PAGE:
Case studies

Complex co-morbidities – community acquired acute kidney injury

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Mr R was a 72 year old man with hypertension, chronic kidney disease (CKD) and type two diabetes complicated by peripheral neuropathy. He had a BMI of 29. Mr R lived with his wife and was under regular review. He had been seen six months earlier by the practice nurse who had identified no new problems and had simply organised blood and urine tests. His blood pressure was noted to be stable and satisfactory at 134/80. An HbA1c was 64 mmol/mol, serum creatinine 144 umol/L (eGFR 44 ml/min/1.73m2) with no microalbuminuria. No changes were made to his medications which included Ramipril, Furosemide, Mixtard-30, Simvastatin, Paracetamol; Tramadol and Gabapentin. Mr R was reassured that his glycaemic control was satisfactory and that the rest of his blood tests were normal for his age.

His wife contacted the out of hours GP service via NHS 111, one Saturday afternoon because he had not been himself for a few days and was complaining of fatigue and malaise. He was also off his food. A telephone consultation ensued during which the on call GP established that he was managing a few cups of tea and some toast and that there was no history of chest pain, palpitations or cough, fever, abdominal pain, diarrhoea or vomiting or urinary symptoms. As his home blood glucose readings were high, diabetic sick day rules were discussed. The GP thought that a viral illness was the likeliest diagnosis. Rest, fluids and a regular carbohydrate intake were recommended with advice to monitor blood glucose frequently and to contact his surgery if still unwell after the weekend.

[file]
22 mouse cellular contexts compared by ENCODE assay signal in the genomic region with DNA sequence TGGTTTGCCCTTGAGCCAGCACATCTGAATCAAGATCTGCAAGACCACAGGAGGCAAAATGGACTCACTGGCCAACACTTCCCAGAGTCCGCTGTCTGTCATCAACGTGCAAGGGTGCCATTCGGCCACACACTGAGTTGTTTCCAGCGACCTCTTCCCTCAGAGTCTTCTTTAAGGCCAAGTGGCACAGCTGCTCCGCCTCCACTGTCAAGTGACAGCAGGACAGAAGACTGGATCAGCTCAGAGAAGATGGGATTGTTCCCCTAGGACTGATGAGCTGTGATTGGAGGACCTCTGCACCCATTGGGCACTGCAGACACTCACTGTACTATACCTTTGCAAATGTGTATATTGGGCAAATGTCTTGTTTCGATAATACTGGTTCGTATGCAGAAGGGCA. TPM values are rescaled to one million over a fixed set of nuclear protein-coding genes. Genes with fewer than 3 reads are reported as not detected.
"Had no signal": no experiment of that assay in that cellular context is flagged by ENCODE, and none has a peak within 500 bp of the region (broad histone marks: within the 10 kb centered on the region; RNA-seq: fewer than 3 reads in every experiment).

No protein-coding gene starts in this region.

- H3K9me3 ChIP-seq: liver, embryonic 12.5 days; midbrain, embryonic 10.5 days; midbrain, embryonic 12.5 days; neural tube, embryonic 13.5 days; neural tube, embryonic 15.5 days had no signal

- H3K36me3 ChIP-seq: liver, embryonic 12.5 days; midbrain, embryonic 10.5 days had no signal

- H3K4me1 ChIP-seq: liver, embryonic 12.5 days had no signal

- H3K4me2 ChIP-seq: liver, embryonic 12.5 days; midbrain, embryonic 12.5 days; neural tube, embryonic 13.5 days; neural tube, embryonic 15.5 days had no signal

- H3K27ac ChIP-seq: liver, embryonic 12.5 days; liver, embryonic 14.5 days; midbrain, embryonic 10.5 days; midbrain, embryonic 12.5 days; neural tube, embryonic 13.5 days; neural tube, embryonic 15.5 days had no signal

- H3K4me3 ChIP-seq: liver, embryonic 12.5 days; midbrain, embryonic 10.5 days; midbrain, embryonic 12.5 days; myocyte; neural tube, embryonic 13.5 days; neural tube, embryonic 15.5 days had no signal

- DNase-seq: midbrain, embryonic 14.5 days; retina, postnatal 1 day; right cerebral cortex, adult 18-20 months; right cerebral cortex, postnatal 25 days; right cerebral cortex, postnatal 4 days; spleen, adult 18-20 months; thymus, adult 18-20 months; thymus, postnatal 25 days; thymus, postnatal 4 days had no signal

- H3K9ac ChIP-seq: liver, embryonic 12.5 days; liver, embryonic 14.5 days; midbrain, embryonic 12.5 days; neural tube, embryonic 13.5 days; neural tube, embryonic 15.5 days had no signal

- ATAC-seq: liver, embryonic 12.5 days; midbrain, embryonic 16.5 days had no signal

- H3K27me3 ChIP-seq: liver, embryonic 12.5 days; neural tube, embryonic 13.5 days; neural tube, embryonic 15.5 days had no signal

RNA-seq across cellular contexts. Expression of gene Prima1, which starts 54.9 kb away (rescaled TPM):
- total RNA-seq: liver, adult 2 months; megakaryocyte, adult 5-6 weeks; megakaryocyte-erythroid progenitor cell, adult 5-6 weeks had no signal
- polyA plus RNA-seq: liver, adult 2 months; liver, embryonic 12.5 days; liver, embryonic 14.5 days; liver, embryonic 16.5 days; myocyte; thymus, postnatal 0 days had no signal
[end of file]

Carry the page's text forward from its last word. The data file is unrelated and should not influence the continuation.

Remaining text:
A home visit was requested by his wife on Monday as Mr R remained unwell and lethargic. He was still not eating or drinking very much. He was seen by a GP that lunchtime who noted that he was pale and afebrile with a blood pressure of 92/50. He also noted that Mr R’s right big toe looked infected. A two week course of Flucloxacillin was prescribed. A district nurse review was arranged in five days with repeat GP review in two weeks. There was no district nurse entry in Mr R’s record.

A further GP home visit was requested by his wife a week later as Mr R had been vomiting for 24 hours and was experiencing hypos. He was seen by another doctor who noted that Mr R was disorientated, agitated and unwell but afebrile and the red toe redness had settled. His blood pressure was 70/40. Urgent admission was arranged.

Admission: On admission he was found to be in hypovolaemic shock with oliguria. His admission serum creatinine was 480 umol/L with accompanying serum potassium of 7.1 mmol/L. He was resuscitated with IV fluids. Ramipril, Furosemide, Tramadol and Gabapentin therapy were temporarily suspended.

Final Diagnosis: Stage three Community acquired Acute Kidney Injury secondary to hypovolaemia

Outcome: This patient recovered his baseline renal function but died four weeks after discharge from an acute myocardial infarction.